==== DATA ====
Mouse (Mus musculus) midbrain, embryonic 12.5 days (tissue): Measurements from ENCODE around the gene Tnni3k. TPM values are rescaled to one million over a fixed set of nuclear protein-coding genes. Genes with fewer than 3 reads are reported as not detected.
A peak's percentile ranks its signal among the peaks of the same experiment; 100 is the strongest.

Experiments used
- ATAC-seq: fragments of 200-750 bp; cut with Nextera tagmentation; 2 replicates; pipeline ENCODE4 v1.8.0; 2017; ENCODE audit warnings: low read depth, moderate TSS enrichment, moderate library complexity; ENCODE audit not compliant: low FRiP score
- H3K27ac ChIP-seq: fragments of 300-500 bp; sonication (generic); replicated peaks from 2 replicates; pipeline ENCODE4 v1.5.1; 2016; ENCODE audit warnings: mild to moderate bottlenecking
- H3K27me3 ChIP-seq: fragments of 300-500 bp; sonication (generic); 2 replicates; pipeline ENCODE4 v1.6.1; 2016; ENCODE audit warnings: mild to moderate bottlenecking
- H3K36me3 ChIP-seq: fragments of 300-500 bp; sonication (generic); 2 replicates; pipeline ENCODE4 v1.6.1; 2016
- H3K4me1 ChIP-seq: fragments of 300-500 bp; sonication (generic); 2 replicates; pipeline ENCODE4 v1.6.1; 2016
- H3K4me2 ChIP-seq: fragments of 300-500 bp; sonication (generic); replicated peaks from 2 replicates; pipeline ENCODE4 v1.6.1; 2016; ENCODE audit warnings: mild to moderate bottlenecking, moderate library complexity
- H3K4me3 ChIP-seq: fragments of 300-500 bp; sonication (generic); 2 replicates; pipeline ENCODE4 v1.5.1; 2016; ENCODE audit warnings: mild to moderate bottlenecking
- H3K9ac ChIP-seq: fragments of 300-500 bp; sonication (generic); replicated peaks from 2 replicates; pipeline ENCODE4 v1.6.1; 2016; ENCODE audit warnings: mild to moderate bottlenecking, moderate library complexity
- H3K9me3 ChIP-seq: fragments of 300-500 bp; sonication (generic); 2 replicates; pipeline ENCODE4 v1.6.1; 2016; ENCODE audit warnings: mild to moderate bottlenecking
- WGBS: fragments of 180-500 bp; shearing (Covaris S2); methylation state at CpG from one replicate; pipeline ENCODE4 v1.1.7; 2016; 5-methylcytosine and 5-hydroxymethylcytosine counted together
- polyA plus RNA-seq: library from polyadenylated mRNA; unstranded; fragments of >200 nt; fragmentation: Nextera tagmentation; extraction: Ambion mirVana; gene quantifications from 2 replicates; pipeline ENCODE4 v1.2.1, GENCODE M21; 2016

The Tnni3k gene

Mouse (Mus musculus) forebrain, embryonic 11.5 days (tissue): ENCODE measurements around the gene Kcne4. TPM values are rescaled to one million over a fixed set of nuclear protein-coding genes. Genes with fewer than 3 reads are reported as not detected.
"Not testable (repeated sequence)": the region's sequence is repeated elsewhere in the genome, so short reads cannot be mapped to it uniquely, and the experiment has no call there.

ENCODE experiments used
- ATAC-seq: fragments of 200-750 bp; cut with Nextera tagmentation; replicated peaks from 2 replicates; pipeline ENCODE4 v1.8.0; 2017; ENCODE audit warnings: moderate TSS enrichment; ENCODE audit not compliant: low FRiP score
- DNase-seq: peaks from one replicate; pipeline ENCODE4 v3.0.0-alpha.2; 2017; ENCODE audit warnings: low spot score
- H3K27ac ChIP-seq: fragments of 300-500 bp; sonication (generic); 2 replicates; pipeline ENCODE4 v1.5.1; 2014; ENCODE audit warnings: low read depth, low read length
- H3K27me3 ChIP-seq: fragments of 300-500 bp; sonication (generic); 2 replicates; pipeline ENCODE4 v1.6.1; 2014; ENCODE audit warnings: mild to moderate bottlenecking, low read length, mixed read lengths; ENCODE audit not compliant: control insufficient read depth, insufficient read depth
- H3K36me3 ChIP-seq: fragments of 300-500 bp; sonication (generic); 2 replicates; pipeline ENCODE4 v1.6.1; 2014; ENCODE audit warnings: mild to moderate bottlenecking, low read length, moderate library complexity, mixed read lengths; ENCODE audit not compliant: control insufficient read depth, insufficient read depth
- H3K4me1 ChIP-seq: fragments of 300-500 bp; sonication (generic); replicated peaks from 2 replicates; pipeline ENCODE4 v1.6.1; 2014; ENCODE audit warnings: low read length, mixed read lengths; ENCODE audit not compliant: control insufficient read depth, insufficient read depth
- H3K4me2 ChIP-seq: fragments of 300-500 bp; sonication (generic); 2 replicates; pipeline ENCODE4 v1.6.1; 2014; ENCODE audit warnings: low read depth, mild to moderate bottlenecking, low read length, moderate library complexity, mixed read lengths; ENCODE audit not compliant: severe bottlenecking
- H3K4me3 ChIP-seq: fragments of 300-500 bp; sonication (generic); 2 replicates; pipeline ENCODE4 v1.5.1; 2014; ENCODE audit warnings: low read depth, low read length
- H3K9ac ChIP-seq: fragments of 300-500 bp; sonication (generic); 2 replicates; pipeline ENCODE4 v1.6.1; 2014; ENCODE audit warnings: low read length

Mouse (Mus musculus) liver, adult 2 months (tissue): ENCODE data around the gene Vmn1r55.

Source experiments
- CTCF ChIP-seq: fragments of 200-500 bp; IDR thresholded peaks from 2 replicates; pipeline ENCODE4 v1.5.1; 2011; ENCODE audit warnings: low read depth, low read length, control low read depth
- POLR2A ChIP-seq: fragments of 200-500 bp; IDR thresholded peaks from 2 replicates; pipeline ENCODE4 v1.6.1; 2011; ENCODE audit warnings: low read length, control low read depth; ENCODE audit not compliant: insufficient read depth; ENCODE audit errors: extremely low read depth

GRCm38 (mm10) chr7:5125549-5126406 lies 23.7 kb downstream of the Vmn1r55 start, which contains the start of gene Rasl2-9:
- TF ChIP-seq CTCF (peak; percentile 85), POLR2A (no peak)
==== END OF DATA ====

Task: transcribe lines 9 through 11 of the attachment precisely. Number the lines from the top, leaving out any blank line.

- H3K4me2 ChIP-seq: fragments of 300-500 bp; sonication (generic); replicated peaks from 2 replicates; pipeline ENCODE4 v1.6.1; 2016; ENCODE audit warnings: mild to moderate bottlenecking, moderate library complexity
- H3K4me3 ChIP-seq: fragments of 300-500 bp; sonication (generic); 2 replicates; pipeline ENCODE4 v1.5.1; 2016; ENCODE audit warnings: mild to moderate bottlenecking
- H3K9ac ChIP-seq: fragments of 300-500 bp; sonication (generic); replicated peaks from 2 replicates; pipeline ENCODE4 v1.6.1; 2016; ENCODE audit warnings: mild to moderate bottlenecking, moderate library complexity